The National Dairy Producers Organization hopes to win over processors, grocers and consumers with a new logo that touts products made entirely in the U.S.
The group’s “100 percent USA” seal was trademarked earlier this year, and leaders of the organization are now trying to persuade processors to use it on their products.
None had signed agreements to use the new logo as of mid-April.
“There’s a lot of interest and a lot of intrigue, but I haven’t gotten anybody to pull the trigger,” Gary Genske said in a telephone interview from the East Coast, where he was promoting the organization’s agenda this spring.
Genske, who is treasurer of the National Dairy Producers Organization, had meetings scheduled with dairy producers and processors in Pennsylvania, Virginia and New York.
He had already visited Dean Foods in Dallas to promote the new label, and he plans to devote more time to such efforts now that tax season is over.
Genske is a certified public accountant from Costa Mesa, California, and a partner in two dairy farms, one in New Mexico and another in Virginia.
Established in late 2010, the NDPO hopes to influence national dairy policy, with the primary goal of increasing producers’ profitability.
The group hopes its 100 percent USA logo will soon appear on a variety of dairy products including milk, cream, yogurt, ice cream and butter.
If the new label does catch on, it could be a big boon to the fledgling organization. Companies using it will be required to pay royalties of one-half of 1 percent on all gross sales.
The NDPO also wants to make similar 100 percent USA labels available for other food products. The group announced in February that it had secured trademarks for use by the beef and citrus (orange) industries.
Companies that use the 100 percent USA seal must certify that the products are not only made in America, but that the main ingredients are produced in the U.S., in accordance with U.S. laws.
The NDPO has been highly critical of the use of imported milk protein concentrates (MPC) in the making of some U.S. dairy products.
Imported MPC displaces U.S. milk, and processors aren’t required to let consumers know whether the product was inspected and regulated to the same standards as U.S.-made product, NDPO officials contend.
Genske sees a lots of potential in the new USA logos.
Consumers appear willing to pay more for products labeled “100 percent USA” compared to products without a symbol, according to a survey conducted by Summit Research.
Among those willing to pay more, the price premium was generally about 5 percent for key dairy categories, the survey found.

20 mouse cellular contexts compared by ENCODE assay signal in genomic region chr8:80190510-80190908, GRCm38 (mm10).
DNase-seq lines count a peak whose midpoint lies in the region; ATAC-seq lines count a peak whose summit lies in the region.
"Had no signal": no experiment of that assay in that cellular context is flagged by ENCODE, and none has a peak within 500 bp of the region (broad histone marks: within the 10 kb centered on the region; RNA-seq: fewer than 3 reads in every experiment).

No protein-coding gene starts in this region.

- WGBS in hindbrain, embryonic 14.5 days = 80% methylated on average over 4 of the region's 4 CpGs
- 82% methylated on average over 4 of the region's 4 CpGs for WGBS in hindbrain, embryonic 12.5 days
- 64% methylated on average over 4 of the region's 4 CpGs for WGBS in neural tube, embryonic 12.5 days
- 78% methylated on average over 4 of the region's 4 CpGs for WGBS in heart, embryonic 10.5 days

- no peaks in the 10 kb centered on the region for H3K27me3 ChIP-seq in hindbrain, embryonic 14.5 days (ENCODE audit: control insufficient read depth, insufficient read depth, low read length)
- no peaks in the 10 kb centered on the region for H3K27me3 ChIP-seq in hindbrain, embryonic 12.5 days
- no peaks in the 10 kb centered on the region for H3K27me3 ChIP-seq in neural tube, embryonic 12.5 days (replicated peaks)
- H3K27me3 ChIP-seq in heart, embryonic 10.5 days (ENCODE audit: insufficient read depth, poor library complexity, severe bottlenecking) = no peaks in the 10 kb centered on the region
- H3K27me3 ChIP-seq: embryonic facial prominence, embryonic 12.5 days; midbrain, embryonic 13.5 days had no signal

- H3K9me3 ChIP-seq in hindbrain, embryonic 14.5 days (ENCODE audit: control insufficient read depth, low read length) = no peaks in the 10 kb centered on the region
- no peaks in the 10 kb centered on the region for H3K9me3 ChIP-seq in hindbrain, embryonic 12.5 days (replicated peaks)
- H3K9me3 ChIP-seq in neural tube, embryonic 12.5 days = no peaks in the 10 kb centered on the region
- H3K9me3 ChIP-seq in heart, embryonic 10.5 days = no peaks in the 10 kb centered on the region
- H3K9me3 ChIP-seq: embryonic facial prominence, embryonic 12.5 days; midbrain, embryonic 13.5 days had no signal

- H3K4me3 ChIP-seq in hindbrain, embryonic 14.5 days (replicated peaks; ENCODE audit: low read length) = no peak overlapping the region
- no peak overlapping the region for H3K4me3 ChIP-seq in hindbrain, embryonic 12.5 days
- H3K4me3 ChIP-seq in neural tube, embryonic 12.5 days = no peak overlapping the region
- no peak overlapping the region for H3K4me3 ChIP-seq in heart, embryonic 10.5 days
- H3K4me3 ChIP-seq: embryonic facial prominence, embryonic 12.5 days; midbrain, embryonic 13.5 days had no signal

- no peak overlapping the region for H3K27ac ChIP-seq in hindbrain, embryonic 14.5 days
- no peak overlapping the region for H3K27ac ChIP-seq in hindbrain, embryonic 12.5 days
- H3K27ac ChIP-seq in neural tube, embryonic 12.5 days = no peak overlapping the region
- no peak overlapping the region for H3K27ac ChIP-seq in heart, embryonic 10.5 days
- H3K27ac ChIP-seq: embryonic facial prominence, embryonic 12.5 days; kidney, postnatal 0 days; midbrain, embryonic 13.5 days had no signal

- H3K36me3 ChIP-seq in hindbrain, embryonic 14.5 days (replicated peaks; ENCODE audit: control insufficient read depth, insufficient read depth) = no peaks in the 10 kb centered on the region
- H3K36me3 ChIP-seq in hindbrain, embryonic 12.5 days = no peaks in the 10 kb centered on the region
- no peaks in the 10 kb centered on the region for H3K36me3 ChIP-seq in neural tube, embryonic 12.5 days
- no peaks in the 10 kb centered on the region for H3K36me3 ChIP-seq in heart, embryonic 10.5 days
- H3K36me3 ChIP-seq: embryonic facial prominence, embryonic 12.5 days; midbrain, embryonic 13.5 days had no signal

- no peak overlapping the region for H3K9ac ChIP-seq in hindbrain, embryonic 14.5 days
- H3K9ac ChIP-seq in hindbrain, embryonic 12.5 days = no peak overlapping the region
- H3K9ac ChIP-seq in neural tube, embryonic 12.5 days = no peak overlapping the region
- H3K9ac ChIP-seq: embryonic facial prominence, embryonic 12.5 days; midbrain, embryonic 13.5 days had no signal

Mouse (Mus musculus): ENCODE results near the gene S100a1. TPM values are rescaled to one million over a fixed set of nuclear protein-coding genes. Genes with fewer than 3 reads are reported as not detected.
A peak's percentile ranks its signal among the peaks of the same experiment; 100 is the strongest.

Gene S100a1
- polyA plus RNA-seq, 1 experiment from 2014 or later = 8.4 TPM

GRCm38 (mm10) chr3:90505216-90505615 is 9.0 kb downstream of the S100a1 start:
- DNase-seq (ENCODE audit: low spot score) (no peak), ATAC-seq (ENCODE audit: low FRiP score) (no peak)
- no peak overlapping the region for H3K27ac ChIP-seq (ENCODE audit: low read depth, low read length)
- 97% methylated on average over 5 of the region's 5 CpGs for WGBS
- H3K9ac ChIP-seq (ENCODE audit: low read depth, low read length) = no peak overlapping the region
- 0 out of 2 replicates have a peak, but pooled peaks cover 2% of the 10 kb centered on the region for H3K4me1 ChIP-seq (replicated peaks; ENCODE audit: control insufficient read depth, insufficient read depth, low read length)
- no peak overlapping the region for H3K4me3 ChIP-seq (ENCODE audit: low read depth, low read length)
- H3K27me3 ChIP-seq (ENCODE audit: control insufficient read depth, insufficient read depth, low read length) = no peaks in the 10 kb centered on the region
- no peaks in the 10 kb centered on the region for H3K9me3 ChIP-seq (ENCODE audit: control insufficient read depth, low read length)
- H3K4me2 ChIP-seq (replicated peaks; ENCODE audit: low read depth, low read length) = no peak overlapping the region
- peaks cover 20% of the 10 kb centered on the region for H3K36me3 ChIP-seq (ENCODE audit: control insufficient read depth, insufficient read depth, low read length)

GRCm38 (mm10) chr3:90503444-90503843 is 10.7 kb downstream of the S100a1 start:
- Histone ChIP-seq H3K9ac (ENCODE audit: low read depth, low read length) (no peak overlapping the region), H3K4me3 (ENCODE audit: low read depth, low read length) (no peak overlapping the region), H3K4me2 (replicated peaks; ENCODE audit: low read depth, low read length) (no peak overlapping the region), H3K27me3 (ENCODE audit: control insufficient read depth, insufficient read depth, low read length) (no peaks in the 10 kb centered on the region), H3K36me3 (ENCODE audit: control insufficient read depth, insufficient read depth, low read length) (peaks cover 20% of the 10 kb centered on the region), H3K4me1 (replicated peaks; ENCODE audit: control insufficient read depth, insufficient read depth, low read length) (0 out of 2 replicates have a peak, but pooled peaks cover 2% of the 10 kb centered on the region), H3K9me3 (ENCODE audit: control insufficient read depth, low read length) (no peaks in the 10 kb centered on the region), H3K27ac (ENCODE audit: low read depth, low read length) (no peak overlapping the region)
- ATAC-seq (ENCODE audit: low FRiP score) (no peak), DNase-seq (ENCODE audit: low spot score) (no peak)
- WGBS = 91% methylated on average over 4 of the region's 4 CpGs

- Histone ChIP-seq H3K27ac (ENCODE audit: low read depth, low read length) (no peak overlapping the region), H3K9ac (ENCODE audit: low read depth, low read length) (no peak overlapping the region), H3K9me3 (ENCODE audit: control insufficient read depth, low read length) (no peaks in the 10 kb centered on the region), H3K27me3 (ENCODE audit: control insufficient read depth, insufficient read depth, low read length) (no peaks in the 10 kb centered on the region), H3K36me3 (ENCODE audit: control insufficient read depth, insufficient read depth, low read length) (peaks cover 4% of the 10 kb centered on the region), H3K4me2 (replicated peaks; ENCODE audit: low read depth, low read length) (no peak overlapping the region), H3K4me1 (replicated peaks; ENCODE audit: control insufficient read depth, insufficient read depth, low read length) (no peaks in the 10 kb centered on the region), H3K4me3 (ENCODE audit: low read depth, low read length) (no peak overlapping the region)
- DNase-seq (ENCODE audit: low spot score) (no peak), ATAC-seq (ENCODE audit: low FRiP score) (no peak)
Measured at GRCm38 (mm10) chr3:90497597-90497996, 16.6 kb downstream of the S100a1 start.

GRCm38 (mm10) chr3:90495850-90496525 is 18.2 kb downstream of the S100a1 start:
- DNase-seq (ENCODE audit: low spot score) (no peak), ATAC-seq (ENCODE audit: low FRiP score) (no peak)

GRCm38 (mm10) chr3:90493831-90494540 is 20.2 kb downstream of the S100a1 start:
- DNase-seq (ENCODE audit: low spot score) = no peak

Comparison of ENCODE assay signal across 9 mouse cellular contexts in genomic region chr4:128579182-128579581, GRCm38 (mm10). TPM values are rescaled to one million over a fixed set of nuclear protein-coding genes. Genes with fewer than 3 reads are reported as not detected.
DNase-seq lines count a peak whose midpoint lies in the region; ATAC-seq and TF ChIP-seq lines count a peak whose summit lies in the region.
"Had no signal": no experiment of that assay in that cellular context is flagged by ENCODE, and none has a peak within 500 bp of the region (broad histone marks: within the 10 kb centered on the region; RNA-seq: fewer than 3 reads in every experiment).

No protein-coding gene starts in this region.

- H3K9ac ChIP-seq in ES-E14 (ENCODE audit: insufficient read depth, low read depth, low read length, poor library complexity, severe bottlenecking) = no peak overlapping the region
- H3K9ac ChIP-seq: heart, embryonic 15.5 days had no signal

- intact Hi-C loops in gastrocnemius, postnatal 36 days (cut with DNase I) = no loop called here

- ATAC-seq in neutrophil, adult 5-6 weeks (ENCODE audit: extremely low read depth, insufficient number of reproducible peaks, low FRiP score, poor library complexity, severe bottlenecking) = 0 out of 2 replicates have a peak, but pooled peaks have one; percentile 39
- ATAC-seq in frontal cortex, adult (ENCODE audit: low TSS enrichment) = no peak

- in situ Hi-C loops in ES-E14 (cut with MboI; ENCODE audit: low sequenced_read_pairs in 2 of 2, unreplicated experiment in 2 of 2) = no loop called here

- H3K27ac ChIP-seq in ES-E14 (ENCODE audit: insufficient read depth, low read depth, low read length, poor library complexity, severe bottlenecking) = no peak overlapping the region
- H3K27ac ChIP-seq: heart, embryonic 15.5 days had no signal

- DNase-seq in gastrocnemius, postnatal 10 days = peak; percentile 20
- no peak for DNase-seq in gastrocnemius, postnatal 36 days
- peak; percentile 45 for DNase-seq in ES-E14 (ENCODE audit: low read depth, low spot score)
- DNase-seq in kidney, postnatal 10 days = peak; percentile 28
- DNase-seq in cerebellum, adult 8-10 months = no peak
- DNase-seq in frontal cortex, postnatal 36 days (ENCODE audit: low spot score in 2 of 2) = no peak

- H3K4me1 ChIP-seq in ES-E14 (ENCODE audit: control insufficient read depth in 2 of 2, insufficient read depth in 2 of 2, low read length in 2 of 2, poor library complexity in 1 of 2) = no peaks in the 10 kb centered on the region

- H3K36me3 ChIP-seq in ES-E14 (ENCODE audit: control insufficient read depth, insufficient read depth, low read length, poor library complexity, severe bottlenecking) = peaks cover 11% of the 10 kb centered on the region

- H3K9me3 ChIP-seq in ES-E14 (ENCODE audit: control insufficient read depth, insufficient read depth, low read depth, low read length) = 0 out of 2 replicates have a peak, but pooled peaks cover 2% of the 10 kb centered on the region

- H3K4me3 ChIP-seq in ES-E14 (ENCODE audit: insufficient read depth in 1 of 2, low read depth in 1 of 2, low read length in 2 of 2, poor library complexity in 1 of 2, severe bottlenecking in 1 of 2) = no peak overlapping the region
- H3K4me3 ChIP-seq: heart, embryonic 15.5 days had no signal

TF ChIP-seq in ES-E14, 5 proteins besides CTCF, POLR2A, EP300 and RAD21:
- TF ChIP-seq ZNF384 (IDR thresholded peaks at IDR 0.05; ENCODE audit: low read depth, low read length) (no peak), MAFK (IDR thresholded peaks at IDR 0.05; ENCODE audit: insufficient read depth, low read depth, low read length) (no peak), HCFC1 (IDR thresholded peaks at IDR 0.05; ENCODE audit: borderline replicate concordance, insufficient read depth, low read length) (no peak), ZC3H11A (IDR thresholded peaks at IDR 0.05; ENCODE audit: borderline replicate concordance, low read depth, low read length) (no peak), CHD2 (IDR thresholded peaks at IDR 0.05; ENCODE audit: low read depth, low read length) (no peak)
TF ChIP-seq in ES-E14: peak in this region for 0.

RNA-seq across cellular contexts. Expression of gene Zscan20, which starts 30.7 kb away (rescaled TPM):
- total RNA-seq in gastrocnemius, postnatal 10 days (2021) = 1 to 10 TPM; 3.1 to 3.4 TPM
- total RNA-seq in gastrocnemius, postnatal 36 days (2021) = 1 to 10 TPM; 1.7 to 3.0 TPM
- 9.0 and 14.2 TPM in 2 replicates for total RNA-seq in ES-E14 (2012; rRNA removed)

The whole issue of food labeling and country of origin has been a hot topic lately.
The National Milk Producers Federation announced on March 28 that it had taken over management of the REAL Seal from the United Dairy Industry Association.
Genske doesn’t believe it was a coincidence that NMPF took over management of the REAL Seal when it did. He thinks it was a reaction to his organization’s launch of the 100 percent USA label.
“They (NMPF) are saying that the REAL Seal will assure Americans that their products are from America, (but) that’s not what the REAL Seal was all about,” Genske said. “The REAL seal was real dairy versus imitation dairy.”
The REAL Seal was created about 35 years ago and has become one of the most recognizable symbols in the food industry.
The transfer of the iconic seal to NMPF management was merely “an opportunity that presented itself,” organization spokesman Chris Galen said in an interview.
The NMPF plans to promote use of the logo as a way for processors and retailers to differentiate American-made dairy foods from imports and imitations.
“What we have to do is figure out how we are going to try to bolster and revitalize the use of (the seal),” Galen said.
“Obviously, a number of the member co-ops of National Milk are either existing or potential users of the REAL Seal, so we think there is a lot of synergy there.”
A dairy country-of-origin labeling (COOL) bill re-introduced in the U.S. Senate late last year by Sen. Al Franken (D-MN) doesn’t appear to be going anywhere, Galen said.
“From our standpoint, we’ve already got a country-of-origin label product in the form of the REAL Seal.
We just need to make sure it’s used to its full capacity,” he said. “That’s our challenge and that’s our opportunity.”
The NMPF has not supported dairy COOL legislation in the past, and leaders of the organization don’t expect it to be included in the next farm bill.
“If we can build on the use of the REAL seal, then we don’t necessarily have to mandate country-of-origin labeling, which is proving to be a sticky wicket in the meat industry,” Galen said. PD
Wilkins is a freelance writer based in Twin Falls, Idaho.